The 2019 Bat Night was a wonderful success! Over 50 people came out to learn more about bats on Saturday, August 17th. Our thanks to Cory Olson for giving a presentation and enabling folks to listen to the bats with bat detectors. Thanks to EBF staff members, Shaye Hill and Claudia Lipski, for leading the bat games, crafts and tours. Finally, thanks also to Judy Boyd for bringing out Betty the Bat so folks could see a bat up close. Betty gave birth to a baby while at Medicine River Wildlife Centre and we were pleased to release the young bat into our Big Brown Bat colony at the site. We checked the box after all the bats had exited last night and it was empty, so the young bat is now flying with its kin!
The Master Gardeners Association of Alberta visited Ellis Bird Farm for a tour of the site gardens. The tour was led by Linda Sommers and Judy Schwartz.
Our summer student, Shaye Hill, had the exciting opportunity on August 14th to release a young Big Brown Bat into one of the bat houses at EBF. The young bat was born at Medicine River Wildlife Centre (MRWC) to a female (Betty) that had been brought in earlier in the summer with an injury. They were totally surprised when she gave birth to this baby!
We checked the bat box earlier in the day and determined that there were still six Big Brown Bats in it, so the fostered bat was released and we are hoping that it will get the necessary flying and hunting lessons from the other bats.
Judy Boyd, shown here with Shaye after the release, has volunteered to return with Betty to EBF for our Bat Night so folks can see a wild Big Brown Bat up close.
Judy and Betty are two more reasons to come to our Bat Night at Bird Farm this Saturday night! We are charging only $10 a family (prepaid or when registering). Learn about Alberta bats with bat expert, Cory Olson, and do a bat walk with a bat detector to "hear" bats! Pay and register here
Bug Jamboree, an event that usually occurs in the sweltering heat, fell on a cool day with threatening stormy skies. However, this ever-popular celebration of entomology was once again well attended. John Acorn, the Nature Nut, performed to a packed Visitor Centre; Dr. Ken Frye, Dr. David Lawrie and Dr. Charley Bird were all on hand to offer their expertise and answer questions; the dipping pier was ably supervised by Cheryl Tebby and Alex Lapierre of the Alberta Biodiversity Monitoring Institute and Rosemarie Ferjuc from the Red Deer River Watershed Alliance. The Ellis Centre was our indoor site for bug-related crafts and several enthusiastic volunteers assisted kids creating a whole variety of creative projects. Finally, our annual Butterfly Count offered up several specimens of local butterflies and moths. We are grateful to our scientists, our volunteers, our staff and all our visitors for making the 2019 Bug Jamboree once again a resounding success, despite the gloomy weather!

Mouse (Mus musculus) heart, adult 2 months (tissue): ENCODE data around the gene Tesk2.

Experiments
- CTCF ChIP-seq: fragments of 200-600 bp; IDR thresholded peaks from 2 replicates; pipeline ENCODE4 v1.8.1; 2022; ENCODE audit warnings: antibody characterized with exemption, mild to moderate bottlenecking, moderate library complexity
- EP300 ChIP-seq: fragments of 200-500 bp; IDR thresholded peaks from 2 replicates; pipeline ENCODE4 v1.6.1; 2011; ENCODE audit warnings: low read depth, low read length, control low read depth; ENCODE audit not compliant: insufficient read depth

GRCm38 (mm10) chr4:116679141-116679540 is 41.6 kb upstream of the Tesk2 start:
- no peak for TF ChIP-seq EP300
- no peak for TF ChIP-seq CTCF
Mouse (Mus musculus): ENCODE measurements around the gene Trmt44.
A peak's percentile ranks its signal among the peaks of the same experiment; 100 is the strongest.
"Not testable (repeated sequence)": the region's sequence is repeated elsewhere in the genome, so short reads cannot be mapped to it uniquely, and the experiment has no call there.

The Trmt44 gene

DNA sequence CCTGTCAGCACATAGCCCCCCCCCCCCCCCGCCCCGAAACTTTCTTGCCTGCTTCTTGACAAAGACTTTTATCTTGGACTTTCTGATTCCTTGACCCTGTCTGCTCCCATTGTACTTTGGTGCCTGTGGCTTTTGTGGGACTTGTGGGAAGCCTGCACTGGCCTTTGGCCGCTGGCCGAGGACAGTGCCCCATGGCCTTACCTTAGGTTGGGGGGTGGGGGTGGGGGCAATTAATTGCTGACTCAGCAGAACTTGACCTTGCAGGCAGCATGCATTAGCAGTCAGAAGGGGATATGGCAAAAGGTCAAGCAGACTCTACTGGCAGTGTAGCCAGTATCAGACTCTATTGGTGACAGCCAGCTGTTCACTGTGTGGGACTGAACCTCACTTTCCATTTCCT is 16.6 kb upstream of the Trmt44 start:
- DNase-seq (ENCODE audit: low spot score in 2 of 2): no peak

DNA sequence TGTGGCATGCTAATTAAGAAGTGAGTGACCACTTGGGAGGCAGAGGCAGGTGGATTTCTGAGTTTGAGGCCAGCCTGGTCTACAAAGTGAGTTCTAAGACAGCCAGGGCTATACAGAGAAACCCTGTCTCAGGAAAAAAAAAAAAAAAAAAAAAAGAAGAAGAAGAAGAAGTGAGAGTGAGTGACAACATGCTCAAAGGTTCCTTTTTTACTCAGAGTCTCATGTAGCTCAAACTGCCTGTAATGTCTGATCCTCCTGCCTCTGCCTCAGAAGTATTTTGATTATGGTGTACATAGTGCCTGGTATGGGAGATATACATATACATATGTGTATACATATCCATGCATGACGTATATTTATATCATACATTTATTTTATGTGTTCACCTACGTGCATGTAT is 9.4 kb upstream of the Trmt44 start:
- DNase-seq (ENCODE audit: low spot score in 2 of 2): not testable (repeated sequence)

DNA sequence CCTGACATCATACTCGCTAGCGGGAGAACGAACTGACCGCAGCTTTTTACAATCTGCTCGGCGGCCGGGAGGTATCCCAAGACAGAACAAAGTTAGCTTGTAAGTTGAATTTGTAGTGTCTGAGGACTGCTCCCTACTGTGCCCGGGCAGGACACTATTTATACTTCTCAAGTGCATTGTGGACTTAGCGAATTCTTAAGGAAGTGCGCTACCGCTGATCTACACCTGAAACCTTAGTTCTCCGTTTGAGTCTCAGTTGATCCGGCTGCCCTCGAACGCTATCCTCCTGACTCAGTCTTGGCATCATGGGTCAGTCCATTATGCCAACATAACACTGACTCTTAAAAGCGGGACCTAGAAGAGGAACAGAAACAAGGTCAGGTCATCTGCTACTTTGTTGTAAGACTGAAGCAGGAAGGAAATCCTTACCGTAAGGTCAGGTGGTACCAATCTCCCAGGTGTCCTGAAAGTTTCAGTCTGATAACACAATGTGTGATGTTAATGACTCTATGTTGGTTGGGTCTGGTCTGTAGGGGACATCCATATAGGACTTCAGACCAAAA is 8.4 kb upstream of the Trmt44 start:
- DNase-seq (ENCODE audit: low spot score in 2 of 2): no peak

This past week, Ellis Bird Farm hosted an Art and Nature Day Camp with guest artist Molly Siebenga. Molly and the youth spent the day creating Earth Art: mud sculptures decorated with natural materials found onsite. They also wove nature looms. The youth had a wonderful time trying their hand at sculpting and everyone was inspired by their creative efforts.
Morning with the Martins, held this past Sunday and Monday, was co-hosted by EBF's Myrna Pearman and Del McKinnon of the Purple Martin Conservancy in Ponoka. Del has an amazing knowledge of Purple Martins and he and his wife Debra have been instrumental in mentoring other martin keepers in Alberta and beyond. They have overseen the development of the huge EBF colony. Thanks to the McKinnons for sharing their Purple Martin wisdom and to all our visitors who joined us for two very special mornings to enjoy these beautiful birds.
Happy Chickens: our bantam chickens continue to entertain and delight visitors. And Mr Crow has been seen getting very friendly with the hens.
Ellis Bird Farm was honoured to have been invited to provide naturalists for the July 14th Battle River Train Excursion. This excursion (billed as "What's In that Field") focused on local habitats and farming practices. Claudia Lipski and Myrna Pearman provided natural history information, bird identification tips, and shared details about EBF and its wildlife at one of the stops. We highly recommend this train excursion, which is operated by a non-profit group and supported by local volunteers. There are several more rides coming up. For more details contact www.friendsofbrr.com or Facebook@BattleRiverRail.
Our Fred Schutz Library continues to grow. A big thanks to Wayne Kinsella for donating all his past issues of the Alberta Naturalist (now Nature Alberta).
On July 20, several local fibre artists provided spinning and felting demonstrations. Michelle Houston is shown here demonstrating the amazing art of felting and Donna Rudd demonstrates spinning.
Ellis Bird Farm
When purchasing from our online bookstore, Myrna will be happy to "sign" any of her books for you.
All proceeds from the sales of these books support the education, conservation, and research programs of Ellis Bird Farm.
· Household brooms
· Yarn and plastic lacing cord
· Umbrellas to loan out to visitors on rainy days
· Wooden or nature-based plastic beads for our school and day camp programs
· Old fashioned one-speed bike (to keep the farmstead theme of EBF). This would be used for staff to open and close the gate and other errands around the site.
· Leaf blowers
· Bistro sets (small table, two chairs
We celebrate the contributions cats and birds make to our lives, our environment, and our communities, and invite Canadians to consider what they can do to make Canada a safer place for both cats and birds. Here.